If you don’t want to lose your home and you’re fighting the disclosure all the way, you could still win on repaying all the balances on your mortgage during the redemption period. It’s quite interesting to note that most lenders and even attorneys will not inform you of this option, yet, you still have a window to repay the due balances as long as the courts haven’t given their final decree of the property’s disclosure. 

You may also not know this, but as a borrower in Alberta, you main the right to redeem the property during the period between the start of the foreclosure process and the final decree. This period is the foreclosure redemption period, and it often spans a few months – 3 to 6 months. During this period, debtors get the chance of ‘redeeming’ the mortgage on their home, bringing all the mortgage details/ payments to the current status. 

And if your s is a high-equity property, you’d find that lenders/ banks are open to more flexible payment arrangements. 

4. Quit Claim

If you don’t want to fight the foreclosure, other than do nothing, you could quitclaim. In doing so, you choose to hand over the property’s title to the bank/ lender.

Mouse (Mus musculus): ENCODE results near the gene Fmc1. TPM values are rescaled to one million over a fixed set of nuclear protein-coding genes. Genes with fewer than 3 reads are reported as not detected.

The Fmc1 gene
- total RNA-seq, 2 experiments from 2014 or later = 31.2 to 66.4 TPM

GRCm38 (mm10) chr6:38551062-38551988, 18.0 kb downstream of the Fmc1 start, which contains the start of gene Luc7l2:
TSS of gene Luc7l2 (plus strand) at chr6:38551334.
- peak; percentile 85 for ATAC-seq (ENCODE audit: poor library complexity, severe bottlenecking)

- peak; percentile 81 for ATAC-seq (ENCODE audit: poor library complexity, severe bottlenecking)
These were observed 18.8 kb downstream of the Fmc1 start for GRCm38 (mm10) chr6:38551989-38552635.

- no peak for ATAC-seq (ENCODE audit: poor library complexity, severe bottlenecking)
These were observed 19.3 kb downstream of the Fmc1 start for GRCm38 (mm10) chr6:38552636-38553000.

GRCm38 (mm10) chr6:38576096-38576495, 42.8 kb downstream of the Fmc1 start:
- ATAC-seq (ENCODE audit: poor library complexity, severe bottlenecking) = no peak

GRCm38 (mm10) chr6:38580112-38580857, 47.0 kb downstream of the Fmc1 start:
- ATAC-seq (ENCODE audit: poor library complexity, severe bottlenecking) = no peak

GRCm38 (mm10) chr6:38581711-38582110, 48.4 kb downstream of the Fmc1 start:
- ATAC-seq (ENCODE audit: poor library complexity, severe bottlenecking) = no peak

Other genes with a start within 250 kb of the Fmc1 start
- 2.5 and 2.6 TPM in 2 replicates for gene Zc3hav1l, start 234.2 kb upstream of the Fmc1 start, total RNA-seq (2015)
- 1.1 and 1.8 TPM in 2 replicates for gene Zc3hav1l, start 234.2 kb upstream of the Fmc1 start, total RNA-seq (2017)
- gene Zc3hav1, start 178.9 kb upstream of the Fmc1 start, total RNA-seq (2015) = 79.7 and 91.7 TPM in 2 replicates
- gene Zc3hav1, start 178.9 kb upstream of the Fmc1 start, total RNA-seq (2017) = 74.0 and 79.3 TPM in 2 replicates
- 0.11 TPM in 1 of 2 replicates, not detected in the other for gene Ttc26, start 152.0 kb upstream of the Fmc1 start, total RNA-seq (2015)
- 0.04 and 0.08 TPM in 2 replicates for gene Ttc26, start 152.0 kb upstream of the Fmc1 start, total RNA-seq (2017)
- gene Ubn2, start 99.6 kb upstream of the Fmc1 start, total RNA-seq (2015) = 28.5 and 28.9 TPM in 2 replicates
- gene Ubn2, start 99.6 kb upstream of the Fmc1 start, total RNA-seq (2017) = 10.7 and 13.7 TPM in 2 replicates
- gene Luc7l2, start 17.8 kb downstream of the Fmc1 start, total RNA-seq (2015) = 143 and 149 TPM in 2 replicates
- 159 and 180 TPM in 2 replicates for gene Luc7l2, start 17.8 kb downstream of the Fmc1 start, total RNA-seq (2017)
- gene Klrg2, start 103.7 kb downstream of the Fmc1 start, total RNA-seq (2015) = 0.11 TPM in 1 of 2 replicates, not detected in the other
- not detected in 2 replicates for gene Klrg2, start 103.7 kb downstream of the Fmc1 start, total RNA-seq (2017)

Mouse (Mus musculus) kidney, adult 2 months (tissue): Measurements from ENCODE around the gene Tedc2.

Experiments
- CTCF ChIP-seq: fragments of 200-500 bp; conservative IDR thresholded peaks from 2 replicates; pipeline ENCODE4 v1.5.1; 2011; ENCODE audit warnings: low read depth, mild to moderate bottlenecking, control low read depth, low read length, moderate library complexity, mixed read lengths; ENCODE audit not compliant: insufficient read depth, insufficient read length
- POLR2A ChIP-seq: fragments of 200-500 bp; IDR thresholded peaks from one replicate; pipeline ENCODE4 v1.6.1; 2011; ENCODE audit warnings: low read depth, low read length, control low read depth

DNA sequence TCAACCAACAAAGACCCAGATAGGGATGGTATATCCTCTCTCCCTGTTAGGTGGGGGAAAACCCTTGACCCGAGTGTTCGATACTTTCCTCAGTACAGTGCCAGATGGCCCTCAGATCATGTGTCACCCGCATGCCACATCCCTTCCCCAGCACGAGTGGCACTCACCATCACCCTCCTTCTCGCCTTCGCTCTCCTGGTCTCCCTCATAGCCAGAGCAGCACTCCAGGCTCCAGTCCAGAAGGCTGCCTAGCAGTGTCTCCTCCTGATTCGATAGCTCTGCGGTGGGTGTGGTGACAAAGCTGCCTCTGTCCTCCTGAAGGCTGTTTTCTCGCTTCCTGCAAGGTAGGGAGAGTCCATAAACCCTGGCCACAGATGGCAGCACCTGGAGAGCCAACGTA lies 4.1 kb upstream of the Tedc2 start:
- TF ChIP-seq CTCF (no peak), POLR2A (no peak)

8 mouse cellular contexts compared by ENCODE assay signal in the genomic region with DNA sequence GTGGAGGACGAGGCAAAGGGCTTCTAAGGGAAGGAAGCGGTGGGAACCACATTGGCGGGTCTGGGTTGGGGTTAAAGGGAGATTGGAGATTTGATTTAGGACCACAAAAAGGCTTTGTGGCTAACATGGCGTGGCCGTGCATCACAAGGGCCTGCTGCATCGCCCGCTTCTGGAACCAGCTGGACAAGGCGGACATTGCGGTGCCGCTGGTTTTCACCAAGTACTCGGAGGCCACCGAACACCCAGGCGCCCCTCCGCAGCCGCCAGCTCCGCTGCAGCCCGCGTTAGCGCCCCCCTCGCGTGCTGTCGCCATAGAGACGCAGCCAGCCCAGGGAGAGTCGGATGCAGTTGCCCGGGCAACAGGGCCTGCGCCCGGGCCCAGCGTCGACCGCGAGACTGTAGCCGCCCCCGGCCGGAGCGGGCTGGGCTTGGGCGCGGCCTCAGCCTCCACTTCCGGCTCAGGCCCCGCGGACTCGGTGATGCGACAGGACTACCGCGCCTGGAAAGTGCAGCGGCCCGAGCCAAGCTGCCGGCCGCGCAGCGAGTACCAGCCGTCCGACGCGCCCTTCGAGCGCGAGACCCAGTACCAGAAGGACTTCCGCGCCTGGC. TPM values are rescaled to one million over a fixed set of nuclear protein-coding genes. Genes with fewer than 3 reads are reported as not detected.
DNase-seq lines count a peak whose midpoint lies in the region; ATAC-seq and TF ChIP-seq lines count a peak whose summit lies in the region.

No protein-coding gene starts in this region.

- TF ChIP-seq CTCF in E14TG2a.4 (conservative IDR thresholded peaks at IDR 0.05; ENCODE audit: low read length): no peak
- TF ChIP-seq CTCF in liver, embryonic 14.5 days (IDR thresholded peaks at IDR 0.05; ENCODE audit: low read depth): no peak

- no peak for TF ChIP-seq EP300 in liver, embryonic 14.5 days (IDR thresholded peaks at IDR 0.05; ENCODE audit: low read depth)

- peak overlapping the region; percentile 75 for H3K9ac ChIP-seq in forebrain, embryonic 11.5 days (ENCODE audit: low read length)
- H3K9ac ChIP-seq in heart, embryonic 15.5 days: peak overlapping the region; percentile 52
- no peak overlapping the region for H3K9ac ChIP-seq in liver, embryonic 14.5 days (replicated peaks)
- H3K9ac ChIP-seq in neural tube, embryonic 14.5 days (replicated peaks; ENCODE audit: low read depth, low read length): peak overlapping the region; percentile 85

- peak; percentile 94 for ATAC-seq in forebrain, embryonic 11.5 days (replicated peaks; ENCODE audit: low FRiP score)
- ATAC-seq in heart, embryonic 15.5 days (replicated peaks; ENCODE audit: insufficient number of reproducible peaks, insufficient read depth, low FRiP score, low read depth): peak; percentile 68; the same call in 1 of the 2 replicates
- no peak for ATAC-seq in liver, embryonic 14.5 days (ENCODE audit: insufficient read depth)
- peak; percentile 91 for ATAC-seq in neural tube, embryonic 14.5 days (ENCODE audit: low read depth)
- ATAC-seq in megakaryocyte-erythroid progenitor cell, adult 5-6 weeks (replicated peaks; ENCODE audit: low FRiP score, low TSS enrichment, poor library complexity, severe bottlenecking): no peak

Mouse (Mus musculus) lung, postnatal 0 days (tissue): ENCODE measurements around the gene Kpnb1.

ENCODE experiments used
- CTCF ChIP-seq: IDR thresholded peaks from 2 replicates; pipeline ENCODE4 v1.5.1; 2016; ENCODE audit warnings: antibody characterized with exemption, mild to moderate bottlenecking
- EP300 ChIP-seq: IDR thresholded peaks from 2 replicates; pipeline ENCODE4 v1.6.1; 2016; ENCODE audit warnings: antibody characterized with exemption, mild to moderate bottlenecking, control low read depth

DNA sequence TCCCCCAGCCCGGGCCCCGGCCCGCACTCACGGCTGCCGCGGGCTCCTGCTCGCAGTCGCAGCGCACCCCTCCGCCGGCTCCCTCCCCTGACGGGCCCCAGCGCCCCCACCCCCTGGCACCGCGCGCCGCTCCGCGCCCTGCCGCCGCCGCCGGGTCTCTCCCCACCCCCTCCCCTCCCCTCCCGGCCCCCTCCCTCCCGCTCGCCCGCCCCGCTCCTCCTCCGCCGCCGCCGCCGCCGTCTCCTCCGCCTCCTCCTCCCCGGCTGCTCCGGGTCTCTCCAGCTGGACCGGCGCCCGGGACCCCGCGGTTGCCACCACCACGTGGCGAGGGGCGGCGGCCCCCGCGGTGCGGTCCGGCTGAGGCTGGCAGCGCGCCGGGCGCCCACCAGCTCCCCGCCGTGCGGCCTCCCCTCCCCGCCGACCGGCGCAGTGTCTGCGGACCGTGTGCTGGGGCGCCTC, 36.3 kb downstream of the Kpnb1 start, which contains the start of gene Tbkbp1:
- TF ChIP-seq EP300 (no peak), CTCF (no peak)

Note, however, that this is not the most recommended option where you are trying to avoid foreclosure. And most importantly, you must have legal counsel before this – despite losing the property and the rights to what you called home for a long time, quitting the claim means that you could possibly incur more costs in penalties. 

5. Demand of Notice 

The other step you could take is to issue a Demand of Notice statement. This is a crucial statement that shows the borrower’s desire to be apprised of all that happens and regards the state of the home foreclosure. Whether you are trying to get extra time to save up and pay for the home or you’re trying to sell your home by yourself, this statement ensures that there is no room for surprises.